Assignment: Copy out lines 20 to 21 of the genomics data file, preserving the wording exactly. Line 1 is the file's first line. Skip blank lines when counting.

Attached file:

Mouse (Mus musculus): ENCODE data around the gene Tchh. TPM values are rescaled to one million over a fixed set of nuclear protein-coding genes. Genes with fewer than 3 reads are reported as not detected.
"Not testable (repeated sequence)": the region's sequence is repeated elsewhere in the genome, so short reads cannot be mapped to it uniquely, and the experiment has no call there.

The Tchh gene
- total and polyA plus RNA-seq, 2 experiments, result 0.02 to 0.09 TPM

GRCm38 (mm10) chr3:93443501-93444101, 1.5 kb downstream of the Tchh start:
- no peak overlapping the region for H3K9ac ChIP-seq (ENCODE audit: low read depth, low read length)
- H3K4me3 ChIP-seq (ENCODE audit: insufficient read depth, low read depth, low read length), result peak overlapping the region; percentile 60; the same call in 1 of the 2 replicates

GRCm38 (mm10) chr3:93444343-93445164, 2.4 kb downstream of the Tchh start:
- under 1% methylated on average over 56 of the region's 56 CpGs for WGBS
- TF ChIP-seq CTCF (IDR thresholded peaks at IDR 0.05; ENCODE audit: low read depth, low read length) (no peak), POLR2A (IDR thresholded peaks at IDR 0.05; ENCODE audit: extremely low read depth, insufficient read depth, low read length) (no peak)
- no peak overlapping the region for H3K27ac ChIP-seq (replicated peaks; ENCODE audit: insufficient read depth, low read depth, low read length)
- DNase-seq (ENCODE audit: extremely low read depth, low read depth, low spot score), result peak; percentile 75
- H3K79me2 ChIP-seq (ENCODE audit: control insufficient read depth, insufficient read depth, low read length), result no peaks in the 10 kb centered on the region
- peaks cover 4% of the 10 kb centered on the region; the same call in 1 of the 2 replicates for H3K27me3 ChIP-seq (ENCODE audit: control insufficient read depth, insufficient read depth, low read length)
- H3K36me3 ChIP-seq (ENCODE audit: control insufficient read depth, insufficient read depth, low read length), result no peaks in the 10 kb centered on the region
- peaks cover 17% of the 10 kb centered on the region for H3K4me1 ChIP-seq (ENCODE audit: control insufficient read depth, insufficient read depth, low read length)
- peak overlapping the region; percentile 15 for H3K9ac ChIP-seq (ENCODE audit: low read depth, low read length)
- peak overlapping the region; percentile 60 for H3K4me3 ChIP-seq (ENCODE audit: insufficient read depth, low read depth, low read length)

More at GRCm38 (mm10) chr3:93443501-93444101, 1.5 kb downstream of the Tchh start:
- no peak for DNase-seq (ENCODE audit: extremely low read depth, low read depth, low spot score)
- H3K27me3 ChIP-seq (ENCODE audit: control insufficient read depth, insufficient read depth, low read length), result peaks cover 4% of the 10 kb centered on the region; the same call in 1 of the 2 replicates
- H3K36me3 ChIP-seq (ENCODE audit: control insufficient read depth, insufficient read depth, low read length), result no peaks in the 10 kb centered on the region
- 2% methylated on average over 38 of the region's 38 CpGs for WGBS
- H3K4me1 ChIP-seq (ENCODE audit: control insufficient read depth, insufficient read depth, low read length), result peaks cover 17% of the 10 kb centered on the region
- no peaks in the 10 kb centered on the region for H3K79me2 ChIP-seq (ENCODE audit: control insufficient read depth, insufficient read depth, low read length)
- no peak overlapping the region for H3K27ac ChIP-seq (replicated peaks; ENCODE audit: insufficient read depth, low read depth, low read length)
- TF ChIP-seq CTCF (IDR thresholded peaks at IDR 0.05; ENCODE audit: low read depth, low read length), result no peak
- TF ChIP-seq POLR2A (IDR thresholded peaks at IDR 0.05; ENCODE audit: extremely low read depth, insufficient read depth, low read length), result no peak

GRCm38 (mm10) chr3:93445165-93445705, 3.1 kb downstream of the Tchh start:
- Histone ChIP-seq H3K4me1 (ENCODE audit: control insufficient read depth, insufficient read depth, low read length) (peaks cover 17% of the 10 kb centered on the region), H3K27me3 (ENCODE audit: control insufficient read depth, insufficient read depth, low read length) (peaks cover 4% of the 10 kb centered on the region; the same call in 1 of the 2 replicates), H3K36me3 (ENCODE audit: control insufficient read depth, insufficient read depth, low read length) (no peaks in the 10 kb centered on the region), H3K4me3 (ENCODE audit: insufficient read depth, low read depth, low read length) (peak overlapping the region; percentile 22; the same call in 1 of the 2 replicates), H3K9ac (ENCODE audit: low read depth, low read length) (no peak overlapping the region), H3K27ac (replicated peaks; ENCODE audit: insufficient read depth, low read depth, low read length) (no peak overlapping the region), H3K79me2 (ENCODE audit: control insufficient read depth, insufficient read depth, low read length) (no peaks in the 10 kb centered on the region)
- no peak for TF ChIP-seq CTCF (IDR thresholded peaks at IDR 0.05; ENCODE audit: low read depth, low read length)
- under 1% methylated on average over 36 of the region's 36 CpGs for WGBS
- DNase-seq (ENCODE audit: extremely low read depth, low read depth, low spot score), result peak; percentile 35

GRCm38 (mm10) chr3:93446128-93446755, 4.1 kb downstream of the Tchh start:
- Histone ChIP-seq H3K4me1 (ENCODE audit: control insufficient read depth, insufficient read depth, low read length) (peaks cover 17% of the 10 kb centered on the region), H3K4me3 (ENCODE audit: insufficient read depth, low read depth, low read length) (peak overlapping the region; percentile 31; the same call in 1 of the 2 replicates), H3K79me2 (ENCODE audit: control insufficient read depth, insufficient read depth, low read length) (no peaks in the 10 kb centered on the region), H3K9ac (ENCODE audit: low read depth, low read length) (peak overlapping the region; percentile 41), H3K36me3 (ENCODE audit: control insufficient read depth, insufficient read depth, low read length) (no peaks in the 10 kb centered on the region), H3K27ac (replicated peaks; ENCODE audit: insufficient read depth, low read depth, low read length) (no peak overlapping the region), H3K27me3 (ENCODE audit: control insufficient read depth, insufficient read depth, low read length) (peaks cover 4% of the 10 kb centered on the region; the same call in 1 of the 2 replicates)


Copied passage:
- no peak for DNase-seq (ENCODE audit: extremely low read depth, low read depth, low spot score)
- H3K27me3 ChIP-seq (ENCODE audit: control insufficient read depth, insufficient read depth, low read length), result peaks cover 4% of the 10 kb centered on the region; the same call in 1 of the 2 replicates